Special Guest Mix: DJ Ronin - Interplanetary Apocalypse

So the 20-year nostalgia window has rolled to the early 2000’s which, musically, was one of the most important points in my life.  There was sooo much good music coming out back then, I knew sooo many people who were into good music and it was also the point at which my roommate Lyle told me to throw caution to the wind, spend some money I didn’t have to buy turntables, and start calling myself a DJ.

After listening to the Hospital Records 20th Anniversary podcast w/ Chris Goss and Tony Coleman, I went rummaging through the CD-Rs in my basement in search of more Jungle Drum ’n’ Bass.

[A couple of things to unpack here:
1. Back in the day, hard drive space was at a premium.  You’d rip CDs onto your laptop, listen to the MP3’s until you got sick of them, then get more music and burn the old stuff to CD-R’s to make room.  A lot of those CD-Rs are still down in the basement waiting to be rediscovered and ripped again.
2. Drum ’n’ Bass used to be called Jungle.  It’s a whole thing.  Chris and Tony get into it a little on their podcast.  The terms used to be interchangeable, but there are some subtle differences.  From my uninformed perspective, Jungle tracks tend to have a lot more rhythmic elements going on and the tracks were a lot longer so they would be easier to mix.]

I came up from the basement with a handful of great DJ Mixes that I had forgotten all about, but remembered immediately.  Had they been vinyl they would have been worn out from so much listening in college.  We’re talking DJ Dara - Full Circle: A Drum & Bass DJ Mix, Dieselboy - Project Human, Freaky Flow - Obscene Underground, J.Majick - Drum ’n' Bass Mix, INCredible Sound of Drum'n'Bass Mixed by Goldie, and of course Plug - Drum ’n’ Bass for Papa.  Behind all of them, was DJ Ronin - interplanetary APOCALYPSE.

Ronin’s mix was put together probably somewhere around 2003.  It’s an all vinyl concept mix with Apocalypse Now as a thematic through line (Get it?  Jungle).  Completely hand-mixed, all vinyl.  One-take, no do-overs.  I don’t have track list, but a couple standouts are the Krust & Die remix of Freeland’s - Supernatural Thing which itself is a cover of the Ben E. King original and another Freeland track We Want Your Soul, the Ed Rush & Optical remix that rounds out the mix.  Ronin kills it.

I met DJ Ronin, aka Jeff (now Allen) Hammer back in 2001.  I remember first noticing him or him noticing me because we both had minidisc players.  Coming into class, headphones blasting, popping open our minidisc players and rummaging around in our Jansports looking for the next album or mix to listen to.  He was a generous dude right off the bat; coming to class with a minidisc recording of Massive Attack’s Mezzanine for me to borrow.  We started trading discs back and forth and soon discovered that we were both DJ’s.  Come to find out that Hammer was the real deal.  He had two Technics 1200’s, a beautiful (I want to say Pioneer) mixer, and lots and lots of records.  He had joined the Navy straight out of high school and travelled to Japan and all over the world, which is where (I believe) he bought his turntables and taught himself to DJ.  So he was a bit older than I was and was never shy or hesitant to push records and CD’s into my hands.  I was literally just starting as a DJ, and he taught me the basics.  As a drum ’n’ bass DJ he was into mixing and beat matching, but he encouraged my love of turntablism, scratching and hip hop.  He gave me my first battle record, so I could stop scratching samples from old children’s 45’s and tried to cook up ways for us to combine forces and do some kind of drum ’n’ bass mix with me scratching samples.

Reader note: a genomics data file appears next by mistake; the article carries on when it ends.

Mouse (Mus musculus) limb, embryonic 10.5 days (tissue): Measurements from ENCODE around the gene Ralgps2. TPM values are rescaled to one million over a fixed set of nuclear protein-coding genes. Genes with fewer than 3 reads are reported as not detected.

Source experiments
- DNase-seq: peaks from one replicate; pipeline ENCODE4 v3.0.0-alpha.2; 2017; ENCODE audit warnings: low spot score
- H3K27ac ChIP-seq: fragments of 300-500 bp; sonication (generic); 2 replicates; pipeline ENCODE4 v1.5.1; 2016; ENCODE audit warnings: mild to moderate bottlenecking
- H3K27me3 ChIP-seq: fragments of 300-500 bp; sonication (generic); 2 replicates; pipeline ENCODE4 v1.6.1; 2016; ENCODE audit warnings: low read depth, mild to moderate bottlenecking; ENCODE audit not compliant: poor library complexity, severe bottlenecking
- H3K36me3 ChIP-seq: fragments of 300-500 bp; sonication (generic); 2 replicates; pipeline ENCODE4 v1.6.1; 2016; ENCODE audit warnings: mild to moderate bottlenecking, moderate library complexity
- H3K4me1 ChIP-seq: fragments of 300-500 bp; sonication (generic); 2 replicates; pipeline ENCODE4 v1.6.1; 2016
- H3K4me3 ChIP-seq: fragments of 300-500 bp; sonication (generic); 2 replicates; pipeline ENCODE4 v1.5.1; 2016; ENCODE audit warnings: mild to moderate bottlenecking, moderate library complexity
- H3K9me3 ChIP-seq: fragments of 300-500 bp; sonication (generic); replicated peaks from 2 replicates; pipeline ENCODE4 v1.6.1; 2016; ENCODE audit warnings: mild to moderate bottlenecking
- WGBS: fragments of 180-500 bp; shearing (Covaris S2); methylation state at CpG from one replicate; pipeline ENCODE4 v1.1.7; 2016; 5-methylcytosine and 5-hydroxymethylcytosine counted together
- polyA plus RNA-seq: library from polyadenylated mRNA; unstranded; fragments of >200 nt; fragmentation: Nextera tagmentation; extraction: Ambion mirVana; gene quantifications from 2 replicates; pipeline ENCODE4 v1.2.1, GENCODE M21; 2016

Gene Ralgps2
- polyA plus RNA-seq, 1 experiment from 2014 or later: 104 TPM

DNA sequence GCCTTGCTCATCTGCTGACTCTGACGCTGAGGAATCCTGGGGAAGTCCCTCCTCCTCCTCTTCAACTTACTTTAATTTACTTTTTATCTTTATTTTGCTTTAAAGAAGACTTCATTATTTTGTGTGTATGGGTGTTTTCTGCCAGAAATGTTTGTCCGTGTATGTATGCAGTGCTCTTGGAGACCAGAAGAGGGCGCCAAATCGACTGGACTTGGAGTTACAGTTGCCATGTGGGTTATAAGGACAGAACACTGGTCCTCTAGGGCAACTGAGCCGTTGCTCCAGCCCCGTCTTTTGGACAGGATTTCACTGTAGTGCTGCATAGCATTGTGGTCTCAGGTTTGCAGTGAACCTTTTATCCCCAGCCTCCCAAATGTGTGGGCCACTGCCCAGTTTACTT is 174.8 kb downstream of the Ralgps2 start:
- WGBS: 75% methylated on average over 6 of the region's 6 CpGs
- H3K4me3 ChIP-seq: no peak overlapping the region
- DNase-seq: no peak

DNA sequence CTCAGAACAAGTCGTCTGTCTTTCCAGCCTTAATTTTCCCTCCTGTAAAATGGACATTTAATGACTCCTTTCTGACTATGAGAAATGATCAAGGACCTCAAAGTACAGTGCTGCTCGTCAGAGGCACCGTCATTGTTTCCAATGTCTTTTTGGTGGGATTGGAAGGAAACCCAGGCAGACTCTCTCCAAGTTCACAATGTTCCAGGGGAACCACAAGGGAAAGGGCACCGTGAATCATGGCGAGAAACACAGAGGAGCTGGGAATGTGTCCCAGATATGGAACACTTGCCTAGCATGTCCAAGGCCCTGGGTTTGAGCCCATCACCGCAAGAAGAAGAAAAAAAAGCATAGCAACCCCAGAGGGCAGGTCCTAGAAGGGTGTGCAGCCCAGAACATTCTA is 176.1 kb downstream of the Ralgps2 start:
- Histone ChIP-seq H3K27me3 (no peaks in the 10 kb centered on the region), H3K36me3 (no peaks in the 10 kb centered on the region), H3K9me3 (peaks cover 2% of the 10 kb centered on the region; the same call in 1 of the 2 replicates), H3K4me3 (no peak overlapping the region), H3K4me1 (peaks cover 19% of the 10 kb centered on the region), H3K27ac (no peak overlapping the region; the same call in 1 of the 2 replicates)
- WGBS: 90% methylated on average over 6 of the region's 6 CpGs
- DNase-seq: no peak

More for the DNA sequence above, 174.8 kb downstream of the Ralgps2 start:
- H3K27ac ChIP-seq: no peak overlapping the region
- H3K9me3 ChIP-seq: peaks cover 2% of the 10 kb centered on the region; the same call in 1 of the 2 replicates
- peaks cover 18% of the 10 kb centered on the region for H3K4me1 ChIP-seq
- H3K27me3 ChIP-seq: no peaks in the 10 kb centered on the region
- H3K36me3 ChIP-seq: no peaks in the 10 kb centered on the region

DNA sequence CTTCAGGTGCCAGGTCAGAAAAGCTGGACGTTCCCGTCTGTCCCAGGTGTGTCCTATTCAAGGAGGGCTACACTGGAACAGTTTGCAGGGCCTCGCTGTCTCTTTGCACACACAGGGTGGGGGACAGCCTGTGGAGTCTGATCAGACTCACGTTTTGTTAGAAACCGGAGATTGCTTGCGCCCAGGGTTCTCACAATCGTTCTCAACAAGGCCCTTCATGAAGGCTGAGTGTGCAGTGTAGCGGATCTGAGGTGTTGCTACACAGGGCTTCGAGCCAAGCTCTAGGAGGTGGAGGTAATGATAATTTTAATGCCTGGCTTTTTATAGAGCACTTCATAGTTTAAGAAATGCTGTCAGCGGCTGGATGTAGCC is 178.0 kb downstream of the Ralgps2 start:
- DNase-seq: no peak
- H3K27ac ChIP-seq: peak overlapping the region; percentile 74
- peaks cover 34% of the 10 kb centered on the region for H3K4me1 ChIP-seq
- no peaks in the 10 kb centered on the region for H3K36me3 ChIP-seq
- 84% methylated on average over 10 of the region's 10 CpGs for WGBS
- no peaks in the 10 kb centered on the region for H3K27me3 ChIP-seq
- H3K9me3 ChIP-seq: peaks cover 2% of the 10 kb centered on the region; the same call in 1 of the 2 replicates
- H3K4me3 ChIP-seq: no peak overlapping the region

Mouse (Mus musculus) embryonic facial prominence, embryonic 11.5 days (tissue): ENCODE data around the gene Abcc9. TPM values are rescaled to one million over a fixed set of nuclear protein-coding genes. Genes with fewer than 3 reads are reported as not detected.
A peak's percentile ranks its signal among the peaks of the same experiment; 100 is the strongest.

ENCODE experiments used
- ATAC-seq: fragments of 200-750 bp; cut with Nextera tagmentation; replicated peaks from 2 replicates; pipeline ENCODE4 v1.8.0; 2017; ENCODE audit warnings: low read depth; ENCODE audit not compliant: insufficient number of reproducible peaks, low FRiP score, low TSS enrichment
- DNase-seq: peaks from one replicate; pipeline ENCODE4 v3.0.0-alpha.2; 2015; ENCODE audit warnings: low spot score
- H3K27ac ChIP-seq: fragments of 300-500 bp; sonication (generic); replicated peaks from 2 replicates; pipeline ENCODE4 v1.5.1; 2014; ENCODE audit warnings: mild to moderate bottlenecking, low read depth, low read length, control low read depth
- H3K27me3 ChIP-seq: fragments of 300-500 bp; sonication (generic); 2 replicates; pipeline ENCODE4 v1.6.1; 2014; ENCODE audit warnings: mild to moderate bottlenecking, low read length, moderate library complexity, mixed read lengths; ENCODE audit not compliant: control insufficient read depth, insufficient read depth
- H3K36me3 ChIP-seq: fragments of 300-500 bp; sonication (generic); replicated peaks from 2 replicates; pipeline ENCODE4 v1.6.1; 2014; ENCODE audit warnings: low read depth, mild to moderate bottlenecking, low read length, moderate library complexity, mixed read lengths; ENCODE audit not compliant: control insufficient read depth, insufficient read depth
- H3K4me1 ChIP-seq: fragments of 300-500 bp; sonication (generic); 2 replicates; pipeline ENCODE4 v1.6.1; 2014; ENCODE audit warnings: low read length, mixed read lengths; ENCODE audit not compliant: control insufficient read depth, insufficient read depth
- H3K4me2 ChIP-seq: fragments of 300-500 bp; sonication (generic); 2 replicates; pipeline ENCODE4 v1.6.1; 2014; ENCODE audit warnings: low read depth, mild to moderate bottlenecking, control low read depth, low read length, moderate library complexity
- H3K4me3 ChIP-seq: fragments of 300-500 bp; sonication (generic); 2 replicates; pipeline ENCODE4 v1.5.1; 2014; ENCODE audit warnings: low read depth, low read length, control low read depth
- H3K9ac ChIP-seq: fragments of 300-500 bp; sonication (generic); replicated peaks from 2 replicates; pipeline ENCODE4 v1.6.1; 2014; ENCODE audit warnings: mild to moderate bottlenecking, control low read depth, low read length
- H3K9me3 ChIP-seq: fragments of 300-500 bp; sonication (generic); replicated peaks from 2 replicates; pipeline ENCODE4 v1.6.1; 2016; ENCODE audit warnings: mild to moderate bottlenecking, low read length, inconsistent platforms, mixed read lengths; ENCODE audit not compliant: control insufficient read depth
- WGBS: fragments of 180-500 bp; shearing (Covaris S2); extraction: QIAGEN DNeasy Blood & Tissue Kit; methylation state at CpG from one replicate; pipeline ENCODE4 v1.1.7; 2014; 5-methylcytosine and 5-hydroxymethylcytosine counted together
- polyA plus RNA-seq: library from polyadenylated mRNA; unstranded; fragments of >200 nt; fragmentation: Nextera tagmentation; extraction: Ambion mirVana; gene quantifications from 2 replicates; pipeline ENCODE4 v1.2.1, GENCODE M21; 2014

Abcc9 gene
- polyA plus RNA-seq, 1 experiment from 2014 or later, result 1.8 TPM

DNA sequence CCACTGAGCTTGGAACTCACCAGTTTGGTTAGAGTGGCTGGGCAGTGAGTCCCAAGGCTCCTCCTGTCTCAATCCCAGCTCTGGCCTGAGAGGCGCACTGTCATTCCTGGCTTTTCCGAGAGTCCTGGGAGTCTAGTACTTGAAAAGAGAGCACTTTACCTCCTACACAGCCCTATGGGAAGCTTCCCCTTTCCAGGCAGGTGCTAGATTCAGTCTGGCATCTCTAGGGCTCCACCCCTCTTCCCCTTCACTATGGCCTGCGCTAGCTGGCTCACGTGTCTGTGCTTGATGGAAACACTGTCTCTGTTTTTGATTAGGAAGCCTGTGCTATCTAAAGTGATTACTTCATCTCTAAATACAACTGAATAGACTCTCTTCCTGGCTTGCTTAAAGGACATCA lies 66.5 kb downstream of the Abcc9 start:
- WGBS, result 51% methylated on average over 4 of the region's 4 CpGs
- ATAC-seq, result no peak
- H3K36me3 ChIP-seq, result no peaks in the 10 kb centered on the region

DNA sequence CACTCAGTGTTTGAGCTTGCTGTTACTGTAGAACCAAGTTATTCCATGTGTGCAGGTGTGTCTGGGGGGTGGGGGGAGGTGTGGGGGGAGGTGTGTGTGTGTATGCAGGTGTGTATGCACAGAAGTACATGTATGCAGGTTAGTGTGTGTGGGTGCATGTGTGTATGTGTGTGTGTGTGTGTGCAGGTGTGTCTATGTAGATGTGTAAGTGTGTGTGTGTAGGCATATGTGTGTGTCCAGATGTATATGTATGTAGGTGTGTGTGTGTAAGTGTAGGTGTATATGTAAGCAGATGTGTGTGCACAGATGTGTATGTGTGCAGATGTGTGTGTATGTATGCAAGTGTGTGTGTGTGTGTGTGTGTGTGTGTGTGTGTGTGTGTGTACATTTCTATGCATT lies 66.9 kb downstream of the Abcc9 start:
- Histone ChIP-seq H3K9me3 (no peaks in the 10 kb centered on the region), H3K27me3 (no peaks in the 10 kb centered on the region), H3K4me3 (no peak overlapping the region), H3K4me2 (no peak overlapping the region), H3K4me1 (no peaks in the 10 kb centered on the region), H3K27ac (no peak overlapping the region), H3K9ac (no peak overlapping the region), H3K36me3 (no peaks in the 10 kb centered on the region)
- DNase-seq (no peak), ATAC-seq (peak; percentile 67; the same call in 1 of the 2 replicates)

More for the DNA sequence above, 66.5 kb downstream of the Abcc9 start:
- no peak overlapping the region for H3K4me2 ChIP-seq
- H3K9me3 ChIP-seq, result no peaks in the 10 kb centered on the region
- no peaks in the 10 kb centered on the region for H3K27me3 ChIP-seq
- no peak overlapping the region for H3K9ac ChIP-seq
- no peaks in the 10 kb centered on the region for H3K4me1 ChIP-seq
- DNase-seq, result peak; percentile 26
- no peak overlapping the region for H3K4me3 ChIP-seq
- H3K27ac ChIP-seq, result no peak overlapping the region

Hammer was a great friend and looking back with nostalgia and a little bit of regret, I wish I had been a better friend to him.  I wish I would have a absorbed more of what he had to teach and appreciated drum ’n’ bass a bit more (I liked it back then, but have since come to adore it).  It has been 20+ years and I have yet to meet another DJ in real life.  Someone to hang out with and spin records and talk about needle drops and faders, beat matching and samples.  I took that for granted at the time.  I started DJing at the height of DJing’s popularity and in my naïveté I thought DJing would just keep going on its upward trajectory and that I would meet DJs everywhere I went in life.  We have the Internet now, which is great, but it doesn’t compare to a real person you can hang out with.  There’s a phrase and sentiment I have always appreciated: “The most important people in your life are the people in the room with you right now.”  Hammer was straight-edged before that was even a thing (let alone cool) and at that point in my life I was on a quest to destroy as many brain cells as possible.  Hammer was (from my perspective) a little too clingy; probably understanding the true value and rarity of friendship and I was on a mission to be aloof, mysterious and too cool for school.  I wanted to hang out with the people who didn’t want to hang out with me and was kind of a dick to the people who did.  So, I wish I had been a better friend to Hammer, because I realize now that the more we hung out the more we could have created together and two friends creating something cool is the start of a scene and a scene blowing up could lead to a movement.  Who knows where two Iowa City DJ’s would have actually ended up, but that’s the whole point of this particular thread of regret.

I reached out to Hammer with the last email address I had after finding Interplanetary Apocalypse, but haven’t heard back.  Hammer if you’re reading this, get in touch and keep making mixes!